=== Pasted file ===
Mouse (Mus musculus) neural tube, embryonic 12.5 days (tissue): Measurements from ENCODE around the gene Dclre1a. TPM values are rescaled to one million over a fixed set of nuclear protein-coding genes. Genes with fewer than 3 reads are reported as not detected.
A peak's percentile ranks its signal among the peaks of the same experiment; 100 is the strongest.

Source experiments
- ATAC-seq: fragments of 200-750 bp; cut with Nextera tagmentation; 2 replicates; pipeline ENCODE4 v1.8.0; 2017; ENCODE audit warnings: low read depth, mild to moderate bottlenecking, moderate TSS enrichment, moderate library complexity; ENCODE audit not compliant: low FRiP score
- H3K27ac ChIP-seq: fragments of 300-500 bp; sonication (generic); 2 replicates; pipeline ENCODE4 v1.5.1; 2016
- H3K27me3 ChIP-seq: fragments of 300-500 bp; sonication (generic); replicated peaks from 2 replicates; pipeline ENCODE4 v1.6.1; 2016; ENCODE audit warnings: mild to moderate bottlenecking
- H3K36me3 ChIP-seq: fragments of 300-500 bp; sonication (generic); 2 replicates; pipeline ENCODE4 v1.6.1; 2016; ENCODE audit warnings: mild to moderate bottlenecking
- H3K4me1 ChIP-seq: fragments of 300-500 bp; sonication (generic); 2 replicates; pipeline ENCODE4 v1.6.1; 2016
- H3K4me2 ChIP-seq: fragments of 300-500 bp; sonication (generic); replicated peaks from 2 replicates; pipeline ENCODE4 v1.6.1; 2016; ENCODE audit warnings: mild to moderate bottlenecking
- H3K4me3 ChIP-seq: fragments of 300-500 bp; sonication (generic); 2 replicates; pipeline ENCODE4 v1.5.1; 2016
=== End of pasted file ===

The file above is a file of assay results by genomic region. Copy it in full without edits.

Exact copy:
Mouse (Mus musculus) neural tube, embryonic 12.5 days (tissue): Measurements from ENCODE around the gene Dclre1a. TPM values are rescaled to one million over a fixed set of nuclear protein-coding genes. Genes with fewer than 3 reads are reported as not detected.
A peak's percentile ranks its signal among the peaks of the same experiment; 100 is the strongest.

Source experiments
- ATAC-seq: fragments of 200-750 bp; cut with Nextera tagmentation; 2 replicates; pipeline ENCODE4 v1.8.0; 2017; ENCODE audit warnings: low read depth, mild to moderate bottlenecking, moderate TSS enrichment, moderate library complexity; ENCODE audit not compliant: low FRiP score
- H3K27ac ChIP-seq: fragments of 300-500 bp; sonication (generic); 2 replicates; pipeline ENCODE4 v1.5.1; 2016
- H3K27me3 ChIP-seq: fragments of 300-500 bp; sonication (generic); replicated peaks from 2 replicates; pipeline ENCODE4 v1.6.1; 2016; ENCODE audit warnings: mild to moderate bottlenecking
- H3K36me3 ChIP-seq: fragments of 300-500 bp; sonication (generic); 2 replicates; pipeline ENCODE4 v1.6.1; 2016; ENCODE audit warnings: mild to moderate bottlenecking
- H3K4me1 ChIP-seq: fragments of 300-500 bp; sonication (generic); 2 replicates; pipeline ENCODE4 v1.6.1; 2016
- H3K4me2 ChIP-seq: fragments of 300-500 bp; sonication (generic); replicated peaks from 2 replicates; pipeline ENCODE4 v1.6.1; 2016; ENCODE audit warnings: mild to moderate bottlenecking
- H3K4me3 ChIP-seq: fragments of 300-500 bp; sonication (generic); 2 replicates; pipeline ENCODE4 v1.5.1; 2016